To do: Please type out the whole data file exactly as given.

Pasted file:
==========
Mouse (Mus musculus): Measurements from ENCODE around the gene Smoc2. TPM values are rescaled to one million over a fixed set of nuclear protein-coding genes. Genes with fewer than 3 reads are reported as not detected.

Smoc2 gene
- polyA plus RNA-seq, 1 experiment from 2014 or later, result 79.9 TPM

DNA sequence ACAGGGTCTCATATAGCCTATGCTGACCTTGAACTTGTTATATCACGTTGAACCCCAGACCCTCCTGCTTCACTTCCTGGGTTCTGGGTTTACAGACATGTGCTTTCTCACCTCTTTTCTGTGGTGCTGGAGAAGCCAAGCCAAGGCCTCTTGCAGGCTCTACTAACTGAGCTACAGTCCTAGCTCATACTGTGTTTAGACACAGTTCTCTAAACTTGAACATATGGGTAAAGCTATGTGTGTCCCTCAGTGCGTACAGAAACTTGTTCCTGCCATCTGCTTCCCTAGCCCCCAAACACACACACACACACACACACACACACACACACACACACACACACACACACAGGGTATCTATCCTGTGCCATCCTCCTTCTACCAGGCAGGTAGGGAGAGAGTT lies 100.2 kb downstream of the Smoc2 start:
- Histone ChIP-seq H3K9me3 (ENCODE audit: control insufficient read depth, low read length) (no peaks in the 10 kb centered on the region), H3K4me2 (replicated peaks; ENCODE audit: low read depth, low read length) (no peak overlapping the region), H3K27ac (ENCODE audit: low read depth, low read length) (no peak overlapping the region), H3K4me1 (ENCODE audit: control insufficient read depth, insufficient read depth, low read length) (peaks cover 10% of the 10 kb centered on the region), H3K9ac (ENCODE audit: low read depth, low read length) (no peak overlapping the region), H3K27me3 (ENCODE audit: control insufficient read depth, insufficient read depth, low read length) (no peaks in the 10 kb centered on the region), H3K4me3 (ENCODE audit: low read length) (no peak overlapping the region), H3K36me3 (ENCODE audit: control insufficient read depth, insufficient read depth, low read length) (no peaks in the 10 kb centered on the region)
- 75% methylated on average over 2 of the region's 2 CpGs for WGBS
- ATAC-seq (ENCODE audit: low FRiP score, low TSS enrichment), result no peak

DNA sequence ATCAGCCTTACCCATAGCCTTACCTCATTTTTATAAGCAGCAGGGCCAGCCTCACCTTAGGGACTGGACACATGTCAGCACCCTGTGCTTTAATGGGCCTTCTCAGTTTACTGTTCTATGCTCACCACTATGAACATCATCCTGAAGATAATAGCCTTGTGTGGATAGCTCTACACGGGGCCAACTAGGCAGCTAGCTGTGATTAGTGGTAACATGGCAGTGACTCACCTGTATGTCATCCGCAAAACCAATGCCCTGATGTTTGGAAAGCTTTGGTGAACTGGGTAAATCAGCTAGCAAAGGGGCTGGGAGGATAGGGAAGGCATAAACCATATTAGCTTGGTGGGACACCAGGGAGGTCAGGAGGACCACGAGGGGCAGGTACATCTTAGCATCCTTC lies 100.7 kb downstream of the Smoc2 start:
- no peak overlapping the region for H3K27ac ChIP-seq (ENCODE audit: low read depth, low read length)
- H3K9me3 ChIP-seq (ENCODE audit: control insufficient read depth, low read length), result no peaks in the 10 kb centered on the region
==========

Mouse (Mus musculus): Measurements from ENCODE around the gene Smoc2. TPM values are rescaled to one million over a fixed set of nuclear protein-coding genes. Genes with fewer than 3 reads are reported as not detected.

Smoc2 gene
- polyA plus RNA-seq, 1 experiment from 2014 or later, result 79.9 TPM

DNA sequence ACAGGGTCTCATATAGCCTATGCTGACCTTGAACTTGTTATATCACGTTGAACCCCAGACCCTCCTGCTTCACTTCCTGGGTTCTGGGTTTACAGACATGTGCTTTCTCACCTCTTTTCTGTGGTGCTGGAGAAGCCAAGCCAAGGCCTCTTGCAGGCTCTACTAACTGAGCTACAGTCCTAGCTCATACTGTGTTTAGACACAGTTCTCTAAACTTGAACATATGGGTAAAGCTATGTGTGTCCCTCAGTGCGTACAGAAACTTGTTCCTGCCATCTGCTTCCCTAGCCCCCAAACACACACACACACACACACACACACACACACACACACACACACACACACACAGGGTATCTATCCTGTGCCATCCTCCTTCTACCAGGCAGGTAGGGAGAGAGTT lies 100.2 kb downstream of the Smoc2 start:
- Histone ChIP-seq H3K9me3 (ENCODE audit: control insufficient read depth, low read length) (no peaks in the 10 kb centered on the region), H3K4me2 (replicated peaks; ENCODE audit: low read depth, low read length) (no peak overlapping the region), H3K27ac (ENCODE audit: low read depth, low read length) (no peak overlapping the region), H3K4me1 (ENCODE audit: control insufficient read depth, insufficient read depth, low read length) (peaks cover 10% of the 10 kb centered on the region), H3K9ac (ENCODE audit: low read depth, low read length) (no peak overlapping the region), H3K27me3 (ENCODE audit: control insufficient read depth, insufficient read depth, low read length) (no peaks in the 10 kb centered on the region), H3K4me3 (ENCODE audit: low read length) (no peak overlapping the region), H3K36me3 (ENCODE audit: control insufficient read depth, insufficient read depth, low read length) (no peaks in the 10 kb centered on the region)
- 75% methylated on average over 2 of the region's 2 CpGs for WGBS
- ATAC-seq (ENCODE audit: low FRiP score, low TSS enrichment), result no peak

DNA sequence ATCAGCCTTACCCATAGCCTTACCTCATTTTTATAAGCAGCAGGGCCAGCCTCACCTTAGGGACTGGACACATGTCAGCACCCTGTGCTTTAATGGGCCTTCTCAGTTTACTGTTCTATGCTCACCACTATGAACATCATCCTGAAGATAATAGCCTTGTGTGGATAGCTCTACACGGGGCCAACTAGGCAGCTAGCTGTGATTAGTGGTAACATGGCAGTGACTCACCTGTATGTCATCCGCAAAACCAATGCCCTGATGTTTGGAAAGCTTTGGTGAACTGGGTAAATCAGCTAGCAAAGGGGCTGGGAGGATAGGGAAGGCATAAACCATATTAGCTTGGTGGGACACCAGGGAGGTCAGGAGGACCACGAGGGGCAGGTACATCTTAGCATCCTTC lies 100.7 kb downstream of the Smoc2 start:
- no peak overlapping the region for H3K27ac ChIP-seq (ENCODE audit: low read depth, low read length)
- H3K9me3 ChIP-seq (ENCODE audit: control insufficient read depth, low read length), result no peaks in the 10 kb centered on the region